**Somehow received from NG** Well this was bleak, but powerful nonetheless. Set in a far-future Dystopia without law, where the world appears to have dissolved into some kind of toxic floodscape, and the government culls its citizens for the slightest infraction, this is a story about power, greed and privilege. It’s heroine, Jewel—a courtesan in a House that exists to profit its owners, and indulge the perversities of the wealthy—is mainly preoccupied with safety and survival, and the moments of **Somehow received from NG** Well this was bleak, but powerful nonetheless. Set in a far-future Dystopia without law, where the world appears to have dissolved into some kind of toxic floodscape, and the government culls its citizens for the slightest infraction, this is a story about power, greed and privilege. It’s heroine, Jewel—a courtesan in a House that exists to profit its owners, and indulge the perversities of the wealthy—is mainly preoccupied with safety and survival, and the moments of connection she shares with her fellow courtesans. At least until one of them gets murdered, and then refuses to stay murdered. The book (well, novella really) is narrated in a kind of stream of consciousness that gives it a dreamlike quality. I can see why, as a stylistic choice, this might not work for all readers, but to me it felt very much like the right choice. Jewel’s world is regulated and controlled—her sense of safety has come at the cost of her freedom and her selfhood, even her humanity—and the narrative reflects that: her psychological need to detach herself from the realities of her position, coupled with her ultimate inability to do so. It is a conflicted voice, at once beautiful and bitter, self-deceiving and perceptive, hopeful and despairing, for a conflicted heroine. As ever with short stories and novellas, I found myself wishing nebulously for “more”. But this is a wonderfully dark fable of power, corruption, vengeance and the limitations of freedom. Also, just to be shallow for a moment: the cover is exquisite.

  4. 5 out of 5

    RoshReviews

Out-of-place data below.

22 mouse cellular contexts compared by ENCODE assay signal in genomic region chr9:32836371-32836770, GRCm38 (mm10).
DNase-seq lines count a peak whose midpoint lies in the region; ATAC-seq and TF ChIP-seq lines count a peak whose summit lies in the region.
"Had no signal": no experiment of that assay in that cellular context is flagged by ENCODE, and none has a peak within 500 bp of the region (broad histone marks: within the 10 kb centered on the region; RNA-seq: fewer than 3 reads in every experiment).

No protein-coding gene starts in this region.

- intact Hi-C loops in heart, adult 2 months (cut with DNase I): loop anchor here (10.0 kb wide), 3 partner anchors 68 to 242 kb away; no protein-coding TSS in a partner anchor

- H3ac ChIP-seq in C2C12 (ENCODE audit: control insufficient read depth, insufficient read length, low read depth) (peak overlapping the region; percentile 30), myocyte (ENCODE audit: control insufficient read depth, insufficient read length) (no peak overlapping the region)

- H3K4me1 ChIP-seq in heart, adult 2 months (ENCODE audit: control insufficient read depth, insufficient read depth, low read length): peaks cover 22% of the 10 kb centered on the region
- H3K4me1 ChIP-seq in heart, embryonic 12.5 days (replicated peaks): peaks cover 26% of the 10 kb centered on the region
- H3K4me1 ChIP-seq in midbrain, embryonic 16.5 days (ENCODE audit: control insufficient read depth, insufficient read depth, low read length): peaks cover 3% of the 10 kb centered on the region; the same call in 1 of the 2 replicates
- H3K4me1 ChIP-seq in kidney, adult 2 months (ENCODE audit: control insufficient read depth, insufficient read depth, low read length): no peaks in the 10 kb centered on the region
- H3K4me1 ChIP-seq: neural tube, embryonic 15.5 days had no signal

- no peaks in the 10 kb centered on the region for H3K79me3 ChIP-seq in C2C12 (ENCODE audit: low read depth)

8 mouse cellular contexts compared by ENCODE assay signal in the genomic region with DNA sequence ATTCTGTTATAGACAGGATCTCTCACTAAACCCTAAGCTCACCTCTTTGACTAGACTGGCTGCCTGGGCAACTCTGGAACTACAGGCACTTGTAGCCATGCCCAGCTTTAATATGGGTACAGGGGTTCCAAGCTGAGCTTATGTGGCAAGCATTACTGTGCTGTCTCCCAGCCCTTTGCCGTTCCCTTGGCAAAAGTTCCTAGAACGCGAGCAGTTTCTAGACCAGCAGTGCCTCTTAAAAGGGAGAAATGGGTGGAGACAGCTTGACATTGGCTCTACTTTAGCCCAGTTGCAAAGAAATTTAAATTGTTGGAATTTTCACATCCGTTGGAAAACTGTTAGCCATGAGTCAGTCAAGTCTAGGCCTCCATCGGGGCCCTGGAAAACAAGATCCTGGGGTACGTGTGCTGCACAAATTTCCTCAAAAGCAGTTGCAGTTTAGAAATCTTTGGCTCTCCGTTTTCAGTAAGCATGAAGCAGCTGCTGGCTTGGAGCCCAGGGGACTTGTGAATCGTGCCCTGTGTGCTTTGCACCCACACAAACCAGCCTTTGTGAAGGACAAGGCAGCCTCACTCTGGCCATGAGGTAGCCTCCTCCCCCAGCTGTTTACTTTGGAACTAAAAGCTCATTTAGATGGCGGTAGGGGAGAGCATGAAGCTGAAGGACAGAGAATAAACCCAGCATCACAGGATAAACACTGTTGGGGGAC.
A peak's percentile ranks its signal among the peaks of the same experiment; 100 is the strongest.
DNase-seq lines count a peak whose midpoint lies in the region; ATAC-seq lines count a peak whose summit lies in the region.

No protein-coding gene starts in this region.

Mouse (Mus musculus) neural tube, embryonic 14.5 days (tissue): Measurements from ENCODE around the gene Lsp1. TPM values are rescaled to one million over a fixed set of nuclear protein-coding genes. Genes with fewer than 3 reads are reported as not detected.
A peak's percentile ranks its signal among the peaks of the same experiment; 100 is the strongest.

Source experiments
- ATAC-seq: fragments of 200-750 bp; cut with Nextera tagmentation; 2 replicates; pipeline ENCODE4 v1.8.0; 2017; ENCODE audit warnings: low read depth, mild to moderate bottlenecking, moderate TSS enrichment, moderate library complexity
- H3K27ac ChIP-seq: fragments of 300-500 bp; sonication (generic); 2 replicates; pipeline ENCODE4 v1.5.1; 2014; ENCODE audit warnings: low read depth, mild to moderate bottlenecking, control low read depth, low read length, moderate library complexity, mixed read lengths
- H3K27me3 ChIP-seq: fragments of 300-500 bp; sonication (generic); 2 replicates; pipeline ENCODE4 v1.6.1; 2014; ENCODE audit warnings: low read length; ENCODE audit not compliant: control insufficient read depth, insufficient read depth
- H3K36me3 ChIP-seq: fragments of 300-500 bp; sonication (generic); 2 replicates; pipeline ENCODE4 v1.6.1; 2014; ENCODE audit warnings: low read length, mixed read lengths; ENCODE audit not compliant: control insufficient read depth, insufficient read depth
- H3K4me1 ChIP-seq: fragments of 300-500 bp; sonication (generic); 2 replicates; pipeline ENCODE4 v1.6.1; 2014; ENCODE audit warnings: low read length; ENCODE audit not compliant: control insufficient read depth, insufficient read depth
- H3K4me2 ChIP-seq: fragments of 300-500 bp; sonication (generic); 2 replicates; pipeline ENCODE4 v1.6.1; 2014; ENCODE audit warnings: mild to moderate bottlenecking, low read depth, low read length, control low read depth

Ever read a book where you loved the concept & the plot but the writing didn’t connect with you? That’s me with this little novella. Story: Somewhere in the far future, where life is as dystopian as you can imagine, there lives a “courtesan” named Jewel. Her world is shattered when a close friend and fellow worker named Winfield is murdered by a client, but she is left even more bewildered when Winfield returns from the dead. To get vengeance, each of them has to decide how far they can go agains Ever read a book where you loved the concept & the plot but the writing didn’t connect with you? That’s me with this little novella. Story: Somewhere in the far future, where life is as dystopian as you can imagine, there lives a “courtesan” named Jewel. Her world is shattered when a close friend and fellow worker named Winfield is murdered by a client, but she is left even more bewildered when Winfield returns from the dead. To get vengeance, each of them has to decide how far they can go against the status quo and the establishment. Within its meagre 80 pages, this story packs a powerful punch. The main characters are interestingly crafted. Jewel, as a prostitute who is beyond her shelf life at 30 and struggling between her loyalty towards her friends and her dependence of the House where she works. Winfield, who is the most intriguing undead character I’ve ever come across; she’s neither a zombie nor a spirit but just someone who is “dead but not dead.” Nero, a fellow worked who aims at the oddest of accessories to further his uniqueness. Each of these trio make a mark. The plot is also attractive. Working from within a dystopian establishment and trying to take it down with the help of an ‘undead’ is a different take on the typical gloomy futuristic tales. I was almost hooked onto the narrative from start to end. But what created the biggest hurdle for me was the writing style. Quintessentially stream of consciousness, the writing is flowery and lyrical, both of which aren’t attributes I enjoy while reading any kind of thriller as they take away from the pace of the narrative. I did enjoy the story but I am sure I would have loved it were it written in a more ‘regular” style. 3 stars for the writing, 4 for the characters, 5 for the plot. And hence, the book gets 4 stars. Thank you, NetGalley and Neon Hemlock Press, for the ARC of the book in exchange for an honest review.